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What It's Like When You Can't Separate Your Mental Illness Diagnoses

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What It's Like When You Can't Separate Your Mental Illness Diagnoses

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I have four, count ‘em, four diagnosed mental illnesses. I struggle daily with major depressive disorder, generalized anxiety disorder, with heaping spoonfuls of borderline personality disorder and bipolar disorder. It’s definitely a lot to handle. I’ve been seeking professional mental health help for 10 years now, although I could have definitely benefited had I started earlier… maybe when I was 13 or so. I’m 28 now and just got my most recent diagnosis of bipolar.

The Mighty is my group therapy session. I can pick and choose which illness I want to hear about today, all without having to contribute my own feelings and emotions to a group of strangers who may or may not judge me. Today I have to courage to share what it’s like having four diagnoses.

Every day, I hungrily lap up the latest Mighty article that relates to me that finds itself in my Facebook newsfeed. It’s so relieving to read someone else’s words and feel as if I’d penned them myself; it’s truly cathartic. I’ve always wanted to extend myself in that way, and The Mighty even prompts me on Facebook with questions like: “If you struggle with bipolar disorder, how would you describe it to someone who doesn’t understand?”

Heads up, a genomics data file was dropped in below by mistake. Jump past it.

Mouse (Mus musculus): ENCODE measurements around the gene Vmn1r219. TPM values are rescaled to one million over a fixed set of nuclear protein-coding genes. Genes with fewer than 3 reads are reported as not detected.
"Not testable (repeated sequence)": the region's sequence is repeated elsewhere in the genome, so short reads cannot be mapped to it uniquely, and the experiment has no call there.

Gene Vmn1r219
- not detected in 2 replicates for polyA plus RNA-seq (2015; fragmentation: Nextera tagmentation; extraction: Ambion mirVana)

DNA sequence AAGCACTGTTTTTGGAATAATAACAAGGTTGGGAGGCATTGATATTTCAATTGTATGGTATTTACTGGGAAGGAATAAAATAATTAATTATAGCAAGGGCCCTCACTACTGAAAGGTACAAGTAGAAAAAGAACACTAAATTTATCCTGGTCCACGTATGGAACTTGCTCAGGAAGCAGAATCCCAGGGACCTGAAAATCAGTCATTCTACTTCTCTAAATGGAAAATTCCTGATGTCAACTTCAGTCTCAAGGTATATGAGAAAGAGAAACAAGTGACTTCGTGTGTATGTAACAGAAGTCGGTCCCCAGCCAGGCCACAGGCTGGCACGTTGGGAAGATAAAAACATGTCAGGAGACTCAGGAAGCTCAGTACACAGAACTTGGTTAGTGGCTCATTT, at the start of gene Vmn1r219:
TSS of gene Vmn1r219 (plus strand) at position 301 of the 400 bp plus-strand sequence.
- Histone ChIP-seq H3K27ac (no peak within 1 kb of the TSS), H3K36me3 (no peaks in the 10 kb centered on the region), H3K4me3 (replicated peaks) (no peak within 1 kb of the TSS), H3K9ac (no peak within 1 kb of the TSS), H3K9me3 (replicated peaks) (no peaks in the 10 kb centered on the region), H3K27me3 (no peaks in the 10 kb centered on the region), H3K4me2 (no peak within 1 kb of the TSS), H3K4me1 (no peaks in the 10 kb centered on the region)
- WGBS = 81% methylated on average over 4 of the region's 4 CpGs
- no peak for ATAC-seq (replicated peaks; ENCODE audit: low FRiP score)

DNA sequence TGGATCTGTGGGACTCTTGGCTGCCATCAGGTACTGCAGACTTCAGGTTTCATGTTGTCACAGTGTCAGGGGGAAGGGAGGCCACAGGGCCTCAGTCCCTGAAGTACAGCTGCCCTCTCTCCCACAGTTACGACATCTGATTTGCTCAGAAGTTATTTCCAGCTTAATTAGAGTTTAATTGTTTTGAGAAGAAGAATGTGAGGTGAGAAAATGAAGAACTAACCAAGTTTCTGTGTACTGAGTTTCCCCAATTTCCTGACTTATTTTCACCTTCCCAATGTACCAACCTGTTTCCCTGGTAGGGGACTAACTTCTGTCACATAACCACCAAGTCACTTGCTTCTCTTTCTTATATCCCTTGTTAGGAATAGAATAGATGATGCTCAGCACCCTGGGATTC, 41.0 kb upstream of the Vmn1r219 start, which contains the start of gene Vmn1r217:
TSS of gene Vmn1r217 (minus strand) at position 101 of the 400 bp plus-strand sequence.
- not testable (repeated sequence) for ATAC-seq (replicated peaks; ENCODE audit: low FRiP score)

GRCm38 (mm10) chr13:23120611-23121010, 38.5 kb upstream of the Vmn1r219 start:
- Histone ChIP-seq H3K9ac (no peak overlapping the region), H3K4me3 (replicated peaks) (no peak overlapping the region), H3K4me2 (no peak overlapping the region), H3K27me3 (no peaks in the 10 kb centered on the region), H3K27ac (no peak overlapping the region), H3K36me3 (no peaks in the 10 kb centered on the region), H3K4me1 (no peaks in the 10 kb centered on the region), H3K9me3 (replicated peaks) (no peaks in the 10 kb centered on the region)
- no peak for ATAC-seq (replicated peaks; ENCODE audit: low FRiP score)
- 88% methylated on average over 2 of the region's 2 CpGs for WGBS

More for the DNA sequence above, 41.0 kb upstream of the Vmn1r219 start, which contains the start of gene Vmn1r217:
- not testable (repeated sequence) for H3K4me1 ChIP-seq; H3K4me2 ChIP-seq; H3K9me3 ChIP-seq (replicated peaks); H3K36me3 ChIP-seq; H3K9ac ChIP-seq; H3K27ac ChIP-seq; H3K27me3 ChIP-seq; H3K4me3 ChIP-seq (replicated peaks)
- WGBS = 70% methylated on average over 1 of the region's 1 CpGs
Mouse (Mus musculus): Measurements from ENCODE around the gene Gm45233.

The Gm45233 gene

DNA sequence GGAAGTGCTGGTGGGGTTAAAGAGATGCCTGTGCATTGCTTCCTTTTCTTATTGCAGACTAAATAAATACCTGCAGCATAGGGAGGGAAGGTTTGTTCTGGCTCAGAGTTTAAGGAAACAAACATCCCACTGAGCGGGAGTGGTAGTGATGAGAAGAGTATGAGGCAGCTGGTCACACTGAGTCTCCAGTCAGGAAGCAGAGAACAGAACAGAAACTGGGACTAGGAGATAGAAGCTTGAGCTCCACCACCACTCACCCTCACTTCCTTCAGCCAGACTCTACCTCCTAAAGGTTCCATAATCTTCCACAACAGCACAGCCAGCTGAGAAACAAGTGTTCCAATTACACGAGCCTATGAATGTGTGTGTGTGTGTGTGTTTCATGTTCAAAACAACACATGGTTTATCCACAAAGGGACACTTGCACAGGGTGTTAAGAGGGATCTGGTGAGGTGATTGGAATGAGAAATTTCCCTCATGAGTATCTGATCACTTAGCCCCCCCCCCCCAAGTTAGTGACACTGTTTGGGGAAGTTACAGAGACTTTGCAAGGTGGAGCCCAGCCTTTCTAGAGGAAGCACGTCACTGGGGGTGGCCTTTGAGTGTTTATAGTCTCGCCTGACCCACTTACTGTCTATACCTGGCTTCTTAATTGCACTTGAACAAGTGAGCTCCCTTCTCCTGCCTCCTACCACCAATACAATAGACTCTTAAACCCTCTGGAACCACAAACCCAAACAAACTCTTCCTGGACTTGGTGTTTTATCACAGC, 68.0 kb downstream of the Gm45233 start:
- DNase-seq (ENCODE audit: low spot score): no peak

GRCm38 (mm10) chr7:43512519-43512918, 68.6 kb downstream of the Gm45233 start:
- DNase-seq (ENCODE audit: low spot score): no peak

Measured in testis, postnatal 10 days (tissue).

That’s where I get hung up. Which is the bipolar again? Is that the one that makes me want to sleep all the time or the one that makes me fear abandonment? I struggle with trying to put into words what it’s exactly like living with each disorder; all I know is how I struggle with the collective of disorders.

The good news is, living with a mental illness, or two, or more, isn’t living in box. Your emotions and experiences and perceptions are uniquely yours. Certain aspects of a mental illness may align with the way you think, behave or otherwise live, and that’s OK. That’s where diagnoses come in and lead you to the proper people for the appropriate help.

And a lot of people without mental illness don’t understand or even stigmatize mental illness. And that’s OK too because generally, people fear what they don’t know or understand. We have the power to educate others about mental illness, or, if you’re like me, find the proper resources to educate them when the words aren’t forthcoming.

That’s why I have to thank all of you for speaking out, writing it down, sharing it with the “group.” Because without other people who have had similar experiences, we wouldn’t continue to learn about our conditions, grow, be able to educate others, or find solace.

So keep on fighting, sharing, caring, and asking. We, as a community, deserve to have our voices heard, no matter how small of insignificant you feel. Because somewhere, someone is finding strength in your words.

We want to hear your story. Become a Mighty contributor here.

Thinkstock photo by Ryan McVay


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